On a planet that is dominated by water, determining how the oceans interact with the atmosphere is critical if we are to understand the climate of the Earth. All ocean-atmosphere exchange occurs through the sea surface microlayer that is less than 1 millimeter thick. However, many gaps remain in our understanding of the sea surface microlayer and how it impacts interactions between the oceans and the atmosphere. One such gap is whether there are differences in the sea surface microlayer between daytime and nighttime. This is the topic of the interdisciplinary Sea Surface Microlayer at Night (MILAN) project conducted by an international team of marine and climate researchers (ACES researchers among them) led by the Institute for Chemistry and Biology of the Marine Environment (ICBM), University of Oldenburg, Germany.
“The project was the result of some informal discussion at an international conference which also makes it rather unique,” says Matt Salter, researcher at ACES and participant in the MILAN project.
The sea surface microlayer has chemical, physical and biological properties that differentiate it from seawater just centimeters below. Both natural organic compounds and manmade toxins have chemical structures which result in them accumulating at this surface. Bacteria and viruses are also known to be enriched in the sea surface microlayer relative to the seawater below. Importantly, these different properties have repercussions that are critical for the exchange of mass between the oceans and the atmosphere.
As part of the project, scientists from ACES will investigate how biological, physical and chemical processes affect the amount and type of sea spray aerosol particles emitted from the sea surface microlayer. To do so, they will utilise the ACES sea spray chamber during the two week project to generate fresh sea spray aerosol particles. Specifically they will investigate the links between the composition of the sea surface microlayer and the composition of the sea spray aerosol particles. They will also probe the role of photochemistry on the composition of sea spray aerosol using unique instruments available during the project.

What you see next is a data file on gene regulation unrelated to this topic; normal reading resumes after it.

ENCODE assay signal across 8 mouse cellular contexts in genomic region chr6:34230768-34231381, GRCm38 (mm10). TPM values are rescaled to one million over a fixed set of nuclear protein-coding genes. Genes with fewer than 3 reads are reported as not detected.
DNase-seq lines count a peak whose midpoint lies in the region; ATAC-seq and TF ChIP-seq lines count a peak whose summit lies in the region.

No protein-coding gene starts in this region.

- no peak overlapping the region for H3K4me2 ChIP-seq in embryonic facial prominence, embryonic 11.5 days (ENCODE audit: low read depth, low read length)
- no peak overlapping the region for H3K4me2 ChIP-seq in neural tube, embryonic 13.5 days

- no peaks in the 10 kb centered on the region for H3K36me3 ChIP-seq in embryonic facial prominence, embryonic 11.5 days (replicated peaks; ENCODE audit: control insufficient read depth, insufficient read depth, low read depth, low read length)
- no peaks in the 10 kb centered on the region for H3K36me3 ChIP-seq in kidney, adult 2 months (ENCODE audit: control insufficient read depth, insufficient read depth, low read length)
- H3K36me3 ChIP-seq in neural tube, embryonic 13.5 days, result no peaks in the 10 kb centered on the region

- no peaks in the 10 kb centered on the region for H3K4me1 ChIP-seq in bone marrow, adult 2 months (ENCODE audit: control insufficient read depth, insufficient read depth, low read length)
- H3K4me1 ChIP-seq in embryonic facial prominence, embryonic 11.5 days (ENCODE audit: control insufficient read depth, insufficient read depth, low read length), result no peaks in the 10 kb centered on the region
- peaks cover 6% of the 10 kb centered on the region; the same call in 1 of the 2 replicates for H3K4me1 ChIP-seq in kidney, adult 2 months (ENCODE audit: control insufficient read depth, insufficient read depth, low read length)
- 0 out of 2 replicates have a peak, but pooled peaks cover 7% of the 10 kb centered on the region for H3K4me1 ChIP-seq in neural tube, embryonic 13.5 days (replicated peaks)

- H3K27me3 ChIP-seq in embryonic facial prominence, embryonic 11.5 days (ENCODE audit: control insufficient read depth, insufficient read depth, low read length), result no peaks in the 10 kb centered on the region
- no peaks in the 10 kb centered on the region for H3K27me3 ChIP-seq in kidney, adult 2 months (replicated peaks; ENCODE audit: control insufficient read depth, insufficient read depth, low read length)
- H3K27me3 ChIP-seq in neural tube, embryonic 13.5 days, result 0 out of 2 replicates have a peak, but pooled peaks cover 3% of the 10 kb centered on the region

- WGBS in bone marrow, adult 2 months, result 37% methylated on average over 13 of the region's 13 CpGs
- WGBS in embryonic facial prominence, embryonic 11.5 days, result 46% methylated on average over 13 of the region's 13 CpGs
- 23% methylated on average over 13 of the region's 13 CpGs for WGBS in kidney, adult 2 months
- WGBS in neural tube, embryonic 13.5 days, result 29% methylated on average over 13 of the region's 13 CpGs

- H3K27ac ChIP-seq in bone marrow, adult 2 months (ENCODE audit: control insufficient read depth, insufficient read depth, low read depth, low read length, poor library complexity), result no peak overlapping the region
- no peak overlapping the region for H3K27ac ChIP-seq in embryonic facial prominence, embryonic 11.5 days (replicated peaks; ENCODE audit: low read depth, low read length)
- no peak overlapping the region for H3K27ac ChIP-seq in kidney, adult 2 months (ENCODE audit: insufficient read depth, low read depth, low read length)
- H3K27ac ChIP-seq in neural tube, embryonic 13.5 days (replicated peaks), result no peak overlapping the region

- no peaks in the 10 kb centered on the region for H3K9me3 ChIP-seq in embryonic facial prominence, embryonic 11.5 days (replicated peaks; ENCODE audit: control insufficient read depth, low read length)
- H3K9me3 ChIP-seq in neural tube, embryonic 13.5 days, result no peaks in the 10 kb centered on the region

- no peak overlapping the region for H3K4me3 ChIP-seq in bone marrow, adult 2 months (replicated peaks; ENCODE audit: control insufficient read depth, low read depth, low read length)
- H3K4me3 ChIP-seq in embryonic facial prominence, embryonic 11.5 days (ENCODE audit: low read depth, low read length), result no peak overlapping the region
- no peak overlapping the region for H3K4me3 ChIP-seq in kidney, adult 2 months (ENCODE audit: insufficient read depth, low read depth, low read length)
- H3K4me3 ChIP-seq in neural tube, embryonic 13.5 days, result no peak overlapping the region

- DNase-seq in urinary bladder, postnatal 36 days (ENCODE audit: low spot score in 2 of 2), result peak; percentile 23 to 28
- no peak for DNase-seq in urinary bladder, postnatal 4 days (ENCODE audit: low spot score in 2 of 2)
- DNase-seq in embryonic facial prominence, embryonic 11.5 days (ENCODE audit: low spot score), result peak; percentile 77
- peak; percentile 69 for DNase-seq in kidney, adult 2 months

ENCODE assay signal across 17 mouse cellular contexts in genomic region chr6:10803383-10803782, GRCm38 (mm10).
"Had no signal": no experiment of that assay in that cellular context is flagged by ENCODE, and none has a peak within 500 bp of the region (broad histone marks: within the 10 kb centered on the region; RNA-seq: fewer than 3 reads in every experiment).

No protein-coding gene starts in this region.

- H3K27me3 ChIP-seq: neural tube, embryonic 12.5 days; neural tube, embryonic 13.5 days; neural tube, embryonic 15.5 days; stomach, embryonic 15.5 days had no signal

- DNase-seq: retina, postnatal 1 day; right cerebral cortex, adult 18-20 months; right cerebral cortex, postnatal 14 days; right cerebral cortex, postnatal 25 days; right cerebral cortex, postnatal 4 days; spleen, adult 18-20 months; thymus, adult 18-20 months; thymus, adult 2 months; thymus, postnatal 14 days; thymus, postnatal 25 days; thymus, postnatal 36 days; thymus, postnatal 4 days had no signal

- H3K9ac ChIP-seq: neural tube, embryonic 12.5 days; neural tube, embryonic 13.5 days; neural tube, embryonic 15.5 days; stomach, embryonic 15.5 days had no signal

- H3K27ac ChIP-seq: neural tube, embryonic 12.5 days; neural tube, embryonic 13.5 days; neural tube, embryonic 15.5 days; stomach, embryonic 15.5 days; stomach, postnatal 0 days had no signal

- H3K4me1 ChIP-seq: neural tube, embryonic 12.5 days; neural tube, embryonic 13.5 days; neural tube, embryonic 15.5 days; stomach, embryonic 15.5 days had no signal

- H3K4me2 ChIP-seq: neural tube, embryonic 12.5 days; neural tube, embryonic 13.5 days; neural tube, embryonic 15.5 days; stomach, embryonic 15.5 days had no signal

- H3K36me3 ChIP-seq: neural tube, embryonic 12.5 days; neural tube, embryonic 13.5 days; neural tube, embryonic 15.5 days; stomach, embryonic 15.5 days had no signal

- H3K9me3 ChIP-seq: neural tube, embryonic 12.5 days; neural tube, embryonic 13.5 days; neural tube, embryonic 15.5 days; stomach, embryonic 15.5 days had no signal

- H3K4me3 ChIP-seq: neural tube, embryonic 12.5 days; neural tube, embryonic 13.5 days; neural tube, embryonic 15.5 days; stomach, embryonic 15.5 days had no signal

“Our understanding of the sea surface microlayer is limited because it is challenging to sample the very surface of the ocean. Trying to understand whether it is different at night will take that challenge to a new level! ” says Matt Salter.
MILAN started on March 27th and will end for now on April 13th 2017.
The Sea Surface Microlayer at Night project was initiated by Mariana Ribas, an oceanographer at ICBM and Christian Stolle, from the Leibniz Institute for Baltic Sea Research (IOW). Researchers from Costa Rica, Denmark, Great Britain, Italy, Croatia, Poland, Sweden and Spain currently constitute the team. Besides project instigators Ribas Ribas and Stolle as well as the Head of the European Research Council (ERC Starting Grants) funded Sea Surfaces Research Group, Dr. Oliver Wurl, there participate further scientists from the University of Oldenburg, the GEOMAR Helmholtz Centre for Ocean Research Kiel, the Leibniz Centre for Tropical Marine Research (ZMT, Bremen) and the Leibniz Institute for Tropospheric Research (TROPOS) in Leipzig.
The Project team has the research cutter Senckenberg of the Wilhelmshaven Senckenberg Institute at their disposal. The scientists are going to deploy a special sensor-equipped drifting buoy as well as a remotely operated research catamaran of the ICBM research group sea surfaces from aboard the vessel. The catamaran collects major amounts of the surface layer for lab investigations. Moreover, delimited earmarked university funds permit the use of ICBM research boat Otzum.
The MILAN experiment will make its results and data openly accessible to the scientific community.